Top Gun Motorcycles
Fuel For Thought
by Rod Morris
Copyright © 2006 Top Gun Motorcycles. All rights reserved.  Distribution or publication of this document (electronic or otherwise)
is prohibited without the express written consent of the author. For more information or to request permission to publish this
document, please see our
contact page. For information on our pledge to maintain your privacy click here. To learn more about
your friends at Top Gun Motorcycles, read about us
here.
07/01/2008

Welcome To Fuel For Thought

Written by: Rod Morris

Glossary of terms and abbreviations:
MSM - Multisurface Motorcycles/Motorcyclist
MMP - Multisurface Motorcycle Products
TGMP - Top Gun Motorcycle Products

MSM Weight Classifications:
Lightweight (LW) - up to 250lbs
Middleweight (MW) - 251lbs - 300lbs
Light-Heavyweight (LHW) - 301lbs - 350lbs
Heavyweight (HW) - 351lbs - 400lbs
What's NEW!
Bits and Pieces

Kurt Grife has passed 125,000 miles on KLR650s.  For 70,000 miles he's had a Jake
Doohickey and spring in his engine and we recently added a Wexman/Carl inspection
port.

Kurt's engine history includes a stock balancer lever failure and a broken cam chain
both of which caused serious engine problems.

The moral of the story is to inspect and upgrade (if required) your balancer system
every 30 to 35,000 miles, and while your in there, monitor - and if necessary, replace -  
the cam chain which stretches over time.  Since you have to remove the cams anyway,
go ahead and adjust your valves.  Now you again have a safer, better running engine.

"Strainless" Steel Washable Oil Filters

An ad in a recent M/C magazine for a washable stainless steel oil filter alleges that it is
not only washable but freer flowing.  We had to chuckle.  Could it be that it flows more oil
because it is more porous thereby passing larger particles of dirt.?

As you know, the KLR650 and DR650 among others have ball, roller, and needle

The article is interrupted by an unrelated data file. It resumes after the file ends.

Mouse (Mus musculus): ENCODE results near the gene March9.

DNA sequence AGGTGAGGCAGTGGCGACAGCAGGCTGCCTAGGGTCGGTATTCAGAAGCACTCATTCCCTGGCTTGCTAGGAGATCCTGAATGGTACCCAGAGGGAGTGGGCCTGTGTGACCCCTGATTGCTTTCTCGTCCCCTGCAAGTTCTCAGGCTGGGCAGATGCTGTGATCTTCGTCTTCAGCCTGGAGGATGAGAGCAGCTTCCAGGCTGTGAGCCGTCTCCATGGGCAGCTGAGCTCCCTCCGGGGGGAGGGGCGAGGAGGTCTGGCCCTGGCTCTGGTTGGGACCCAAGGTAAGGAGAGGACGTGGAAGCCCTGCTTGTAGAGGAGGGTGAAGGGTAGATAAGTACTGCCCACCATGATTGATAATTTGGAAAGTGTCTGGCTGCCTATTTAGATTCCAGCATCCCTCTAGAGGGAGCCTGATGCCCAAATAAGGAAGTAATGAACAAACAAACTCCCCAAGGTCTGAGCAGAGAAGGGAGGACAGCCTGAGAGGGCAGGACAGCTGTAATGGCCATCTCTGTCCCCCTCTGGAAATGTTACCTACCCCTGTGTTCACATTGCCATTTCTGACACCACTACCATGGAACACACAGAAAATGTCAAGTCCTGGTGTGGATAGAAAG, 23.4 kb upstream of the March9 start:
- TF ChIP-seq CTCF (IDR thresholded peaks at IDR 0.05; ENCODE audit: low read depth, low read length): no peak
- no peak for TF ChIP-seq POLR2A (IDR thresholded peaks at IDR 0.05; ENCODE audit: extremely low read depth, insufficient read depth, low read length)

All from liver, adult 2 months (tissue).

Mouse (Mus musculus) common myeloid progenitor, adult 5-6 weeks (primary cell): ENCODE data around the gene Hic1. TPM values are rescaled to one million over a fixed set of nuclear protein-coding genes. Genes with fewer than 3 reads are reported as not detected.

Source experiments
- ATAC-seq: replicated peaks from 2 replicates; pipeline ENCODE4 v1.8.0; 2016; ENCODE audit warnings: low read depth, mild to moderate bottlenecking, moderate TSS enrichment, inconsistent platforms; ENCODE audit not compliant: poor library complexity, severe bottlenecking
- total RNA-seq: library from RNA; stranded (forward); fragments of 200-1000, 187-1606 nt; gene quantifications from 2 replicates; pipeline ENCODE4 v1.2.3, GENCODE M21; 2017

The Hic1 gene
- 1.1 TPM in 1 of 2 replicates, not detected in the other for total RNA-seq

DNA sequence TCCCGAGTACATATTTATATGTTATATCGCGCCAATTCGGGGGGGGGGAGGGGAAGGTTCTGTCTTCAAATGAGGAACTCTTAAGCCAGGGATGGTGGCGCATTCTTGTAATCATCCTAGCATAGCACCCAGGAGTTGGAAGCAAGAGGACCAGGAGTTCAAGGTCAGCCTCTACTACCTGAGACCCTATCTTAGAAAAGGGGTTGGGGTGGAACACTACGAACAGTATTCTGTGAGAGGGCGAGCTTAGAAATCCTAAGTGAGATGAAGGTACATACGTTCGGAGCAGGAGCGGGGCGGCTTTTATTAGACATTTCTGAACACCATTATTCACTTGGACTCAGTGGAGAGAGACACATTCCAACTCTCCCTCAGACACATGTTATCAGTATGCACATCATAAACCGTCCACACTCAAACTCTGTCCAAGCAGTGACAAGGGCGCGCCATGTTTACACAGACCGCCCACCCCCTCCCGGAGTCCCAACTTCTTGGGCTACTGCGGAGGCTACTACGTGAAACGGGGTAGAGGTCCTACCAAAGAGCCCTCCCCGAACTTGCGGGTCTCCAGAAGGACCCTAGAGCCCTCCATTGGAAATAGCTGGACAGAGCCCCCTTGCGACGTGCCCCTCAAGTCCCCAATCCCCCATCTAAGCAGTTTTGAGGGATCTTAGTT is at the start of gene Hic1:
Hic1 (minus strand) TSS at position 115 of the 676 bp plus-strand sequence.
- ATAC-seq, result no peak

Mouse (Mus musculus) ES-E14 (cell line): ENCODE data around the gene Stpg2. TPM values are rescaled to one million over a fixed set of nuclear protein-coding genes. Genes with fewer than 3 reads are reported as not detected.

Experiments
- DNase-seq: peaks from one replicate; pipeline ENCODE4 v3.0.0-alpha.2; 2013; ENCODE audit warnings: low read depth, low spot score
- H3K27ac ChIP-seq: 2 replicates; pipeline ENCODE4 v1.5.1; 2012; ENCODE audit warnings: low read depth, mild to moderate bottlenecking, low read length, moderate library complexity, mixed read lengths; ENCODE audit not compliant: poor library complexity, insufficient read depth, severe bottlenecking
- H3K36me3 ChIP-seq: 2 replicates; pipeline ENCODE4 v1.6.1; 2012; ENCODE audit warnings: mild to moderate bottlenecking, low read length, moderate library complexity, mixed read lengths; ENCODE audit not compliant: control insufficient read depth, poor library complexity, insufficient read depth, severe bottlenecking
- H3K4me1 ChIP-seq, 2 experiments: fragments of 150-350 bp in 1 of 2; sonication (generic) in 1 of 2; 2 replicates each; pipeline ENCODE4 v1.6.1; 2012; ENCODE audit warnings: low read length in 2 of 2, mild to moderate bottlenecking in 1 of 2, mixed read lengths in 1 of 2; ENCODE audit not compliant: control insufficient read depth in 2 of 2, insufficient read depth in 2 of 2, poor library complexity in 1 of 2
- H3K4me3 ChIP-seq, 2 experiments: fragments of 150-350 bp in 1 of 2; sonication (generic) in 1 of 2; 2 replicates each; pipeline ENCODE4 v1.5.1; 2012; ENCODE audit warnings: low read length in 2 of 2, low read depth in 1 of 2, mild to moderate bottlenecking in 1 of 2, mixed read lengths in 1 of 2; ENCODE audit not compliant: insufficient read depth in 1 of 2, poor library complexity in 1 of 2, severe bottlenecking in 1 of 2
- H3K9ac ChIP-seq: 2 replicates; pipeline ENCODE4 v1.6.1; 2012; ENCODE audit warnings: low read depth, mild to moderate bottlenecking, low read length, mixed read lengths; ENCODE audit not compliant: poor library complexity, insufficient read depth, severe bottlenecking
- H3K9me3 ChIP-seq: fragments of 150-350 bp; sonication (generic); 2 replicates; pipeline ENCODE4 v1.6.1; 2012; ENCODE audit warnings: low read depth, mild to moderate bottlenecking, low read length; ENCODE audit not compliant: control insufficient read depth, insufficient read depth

bearings which are more susceptible to wear caused by dirt than are plain bearings.

The DR650 has a great factory oil filter which is all we use in that model.  On the other
hand, the KLR650 stock oil filter is sometimes defective.

Webmaster Mark of multisurfacemotorcycling.com found two that were not properly glued
and sealed at the end caps.  For the KLR650, we use the K&N oil filter (KN-123)
exclusively.  

One manufacturer of washable stainless steel oil filters claims that their unit will remove
particles down to 40 microns; not too good when K&N claims 10-20 microns.  Mel  Clark
proved that a pre-2008 KLR650 can live a long life, but how long depends on good
clean lubrication, upgraded balancer system (MMPs kit with inspection port tool, high
quality springs and 2008 doohickey is the best), and complete and timely maintenance.  
If you gear your well-maintained KLR650 correctly and do not cruise it above 5,000rpm,
it should last to at least 100,000 miles - factory assembly screw-ups not withstanding.  
Good Luck!

Long Distance Travelers

We heard from Bill Kamps via post card.  At present he is traveling all over Japan.  He's
already been around Africa and the world .  If he's not careful, Sheree's boy Bill might
work himself out of places to go on his pre-2008 KLR650.

We've lost track of Melvyn Clark who wore out one KLR650 and then bought a new 2007
when his 2003 hit 90,000 miles (the remains are in my garage).  Last we heard he was
near Monterey, CA. and headed north.  By the way Mel, you have mail here which we will
forward if you supply an address.